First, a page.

In a letter to the Scottish and Welsh governments, he said Cardiff and Edinburgh should keep the UK involved in all contacts decentralized governments have with EU institutions. Lord Frost said they should keep the “UK government informed” of the “content” of all meetings of senior officials and ministers with the European Commission and other EU institutions.
He said it was because the UK needed to conduct its “international affairs” effectively with Brussels and made it clear that he did not want secret contacts.
Scottish government ministers led by the SNP have already written to the European Commission and have had regular talks with officials in Brussels amid difficult trade talks between Lord Frost and Michel Barnier.
But Lord Frost said in the letter that he expected decentralized administrations to “support” the UK government’s position on contacts with the European Commission and other EU bodies.
He continued in his letter: “Now that our trade and cooperation agreement with the EU has been fully ratified, I would like to explain how the government intends to work with you to ensure its effective implementation.
“I truly intend to do this on a constructive and mutually beneficial basis.”
The letter was also sent to the chief ministers of Jersey, Guernsey and the Isle of Man alongside the executive of Northern Ireland.
Lord Frost has also invited Scottish External Affairs Minister Angus Robertson and Wales Minister for the Constitution Mick Antoniw to a summit next month.
Mr Frost said his officials would contact Scottish and Welsh officials ahead of the first Joint Partnership Council meeting with the EU in early June.
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The Partnership Council will implement and monitor the free trade agreement and has not met so far.
Lord Frost said he would like to meet to “discuss UK approach” ahead of the meeting.
But the Cabinet minister concluded by saying that he has overall control over “UK relations with the EU”.
Donald Cameron MSP, spokesman for the Scottish Conservative Constitution and External Affairs, said: “During the UK government’s negotiations with the European Union, the SNP government attempted to undermine discussions on various issues, despite the the fact that the British government was clearly leading the negotiations on behalf of the four countries of origin.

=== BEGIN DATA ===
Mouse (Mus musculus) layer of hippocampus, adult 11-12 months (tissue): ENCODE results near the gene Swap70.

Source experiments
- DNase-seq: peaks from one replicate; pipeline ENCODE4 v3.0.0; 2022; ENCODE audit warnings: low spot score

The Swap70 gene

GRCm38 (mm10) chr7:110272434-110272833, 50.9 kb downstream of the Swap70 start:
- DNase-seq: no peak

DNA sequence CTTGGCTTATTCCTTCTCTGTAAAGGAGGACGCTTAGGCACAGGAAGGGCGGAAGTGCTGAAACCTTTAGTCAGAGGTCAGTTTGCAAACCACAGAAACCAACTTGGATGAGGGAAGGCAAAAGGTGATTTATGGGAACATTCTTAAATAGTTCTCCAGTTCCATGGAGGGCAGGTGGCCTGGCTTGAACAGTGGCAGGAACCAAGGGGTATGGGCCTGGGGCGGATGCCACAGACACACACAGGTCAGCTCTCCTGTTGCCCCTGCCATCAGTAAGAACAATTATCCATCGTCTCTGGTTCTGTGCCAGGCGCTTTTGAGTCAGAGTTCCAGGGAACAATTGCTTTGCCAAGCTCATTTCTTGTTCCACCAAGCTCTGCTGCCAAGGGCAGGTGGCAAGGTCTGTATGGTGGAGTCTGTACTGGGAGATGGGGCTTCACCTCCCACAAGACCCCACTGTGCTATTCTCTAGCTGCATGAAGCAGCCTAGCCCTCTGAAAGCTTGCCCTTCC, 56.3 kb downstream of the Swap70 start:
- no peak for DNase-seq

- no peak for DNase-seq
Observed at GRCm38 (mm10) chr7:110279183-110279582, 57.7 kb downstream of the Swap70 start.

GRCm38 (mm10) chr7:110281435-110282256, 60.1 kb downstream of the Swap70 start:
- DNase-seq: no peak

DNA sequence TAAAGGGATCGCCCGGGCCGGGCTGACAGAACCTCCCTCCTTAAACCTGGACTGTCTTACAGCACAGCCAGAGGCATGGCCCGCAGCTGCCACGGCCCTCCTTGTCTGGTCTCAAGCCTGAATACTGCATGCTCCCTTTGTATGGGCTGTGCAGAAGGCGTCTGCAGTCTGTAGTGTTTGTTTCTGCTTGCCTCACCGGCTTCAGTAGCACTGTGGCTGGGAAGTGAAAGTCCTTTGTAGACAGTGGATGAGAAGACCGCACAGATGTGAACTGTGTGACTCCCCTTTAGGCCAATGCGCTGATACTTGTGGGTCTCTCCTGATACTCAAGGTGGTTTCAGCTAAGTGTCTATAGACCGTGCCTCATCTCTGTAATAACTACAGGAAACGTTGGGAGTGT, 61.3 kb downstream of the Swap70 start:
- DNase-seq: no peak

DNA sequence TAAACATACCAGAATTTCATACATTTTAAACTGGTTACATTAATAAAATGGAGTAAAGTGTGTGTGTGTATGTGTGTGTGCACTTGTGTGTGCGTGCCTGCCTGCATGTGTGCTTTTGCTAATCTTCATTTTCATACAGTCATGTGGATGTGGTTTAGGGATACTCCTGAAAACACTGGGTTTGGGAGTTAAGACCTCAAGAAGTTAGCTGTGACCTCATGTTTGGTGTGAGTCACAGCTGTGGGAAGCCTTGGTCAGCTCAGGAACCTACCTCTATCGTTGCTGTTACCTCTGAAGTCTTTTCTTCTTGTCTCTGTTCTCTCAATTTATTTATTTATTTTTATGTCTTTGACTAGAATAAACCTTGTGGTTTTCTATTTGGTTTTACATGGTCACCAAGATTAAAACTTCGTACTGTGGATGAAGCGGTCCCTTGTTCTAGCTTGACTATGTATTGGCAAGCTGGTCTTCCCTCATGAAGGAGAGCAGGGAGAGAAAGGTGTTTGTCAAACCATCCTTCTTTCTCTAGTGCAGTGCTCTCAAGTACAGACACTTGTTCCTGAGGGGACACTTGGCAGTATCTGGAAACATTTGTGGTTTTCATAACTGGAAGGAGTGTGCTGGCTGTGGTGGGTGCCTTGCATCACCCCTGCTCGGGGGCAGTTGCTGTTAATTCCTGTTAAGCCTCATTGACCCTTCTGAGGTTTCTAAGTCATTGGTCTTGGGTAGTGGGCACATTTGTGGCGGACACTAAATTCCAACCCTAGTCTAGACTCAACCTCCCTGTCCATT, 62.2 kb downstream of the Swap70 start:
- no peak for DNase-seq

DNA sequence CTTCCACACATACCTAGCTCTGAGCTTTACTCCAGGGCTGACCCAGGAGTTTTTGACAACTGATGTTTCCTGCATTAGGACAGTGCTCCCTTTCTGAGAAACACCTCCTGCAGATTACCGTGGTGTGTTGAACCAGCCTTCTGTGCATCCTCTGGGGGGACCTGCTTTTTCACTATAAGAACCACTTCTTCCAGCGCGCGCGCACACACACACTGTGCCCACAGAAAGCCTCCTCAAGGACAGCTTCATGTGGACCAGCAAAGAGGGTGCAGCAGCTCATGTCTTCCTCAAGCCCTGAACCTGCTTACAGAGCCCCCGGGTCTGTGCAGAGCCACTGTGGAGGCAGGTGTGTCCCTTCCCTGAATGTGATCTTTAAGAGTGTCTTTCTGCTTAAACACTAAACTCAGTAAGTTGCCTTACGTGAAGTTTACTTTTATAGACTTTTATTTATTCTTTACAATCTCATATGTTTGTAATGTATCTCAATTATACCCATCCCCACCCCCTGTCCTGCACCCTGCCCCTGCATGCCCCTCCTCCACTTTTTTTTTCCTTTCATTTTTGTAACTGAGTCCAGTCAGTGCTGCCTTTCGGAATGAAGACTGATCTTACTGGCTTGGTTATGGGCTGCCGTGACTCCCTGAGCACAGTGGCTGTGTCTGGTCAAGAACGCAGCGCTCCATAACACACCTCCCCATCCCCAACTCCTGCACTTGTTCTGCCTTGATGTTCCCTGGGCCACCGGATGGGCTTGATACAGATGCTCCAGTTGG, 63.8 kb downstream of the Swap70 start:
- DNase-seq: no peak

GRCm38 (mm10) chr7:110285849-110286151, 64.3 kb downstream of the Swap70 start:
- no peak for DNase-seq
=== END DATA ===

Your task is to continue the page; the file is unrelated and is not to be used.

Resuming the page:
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“This remains the case as we continue our trade relations outside the European Union.
“The best chance for a positive arrangement will come from the SNP’s commitment to work closely with the UK government going forward in any discussions with the European Union.”
Michael Russell, who retired as Constitution and External Affairs Secretary in April, has had regular meetings with his EU counterparts and with ambassadors from member countries.
Mr Russell said the Scottish government “deeply regrets the fact and the modalities of the UK’s exit from the European Union”.
Nicola Sturgeon, Prime Minister of Scotland, recently pleaded with Eurocrats saying Scotland is being dragged out of the EU against its will.
Ms Sturgeon made the call in a desperate message sent to newspapers across the continent where she said she hoped Scotland could ‘soon join you as an equal partner as we face together the opportunities and challenges of the future”.
But tonight the Scottish government said it was “in everyone’s interest for the EU and the UK to have as close a relationship as possible”.
A spokesperson added: “The Scots overwhelmingly support staying in the EU.
“The Scottish Government will continue to be a voice for mutually beneficial cooperation and of course we will continue to advance the interests of Scotland at all times.”
A Welsh government spokesperson added: ‘We have received the letter and will respond in due course.’
It comes after the Cabinet Office minister revealed to the House of Lords this week that none of the 24 bodies set up under the trade deal have so far met, but “most” should have met before the summer.
Independent MP the Earl of Kinnoull, who chairs the Lords European Affairs Committee, pointed out that the trade deal would have six months in June and said: “Hearing the lack of activity is disheartening.”
He argued that governance of the deal was important “to get the parties to iron out the problems.”
Lord Frost said: “I agree that it is extremely important that all bodies established under the Trade and Cooperation Agreement come together and work effectively.”
While he insisted that there had been “no lack of activity” between him and his EU counterpart, he agreed that “it will produce stability when these committees function properly”.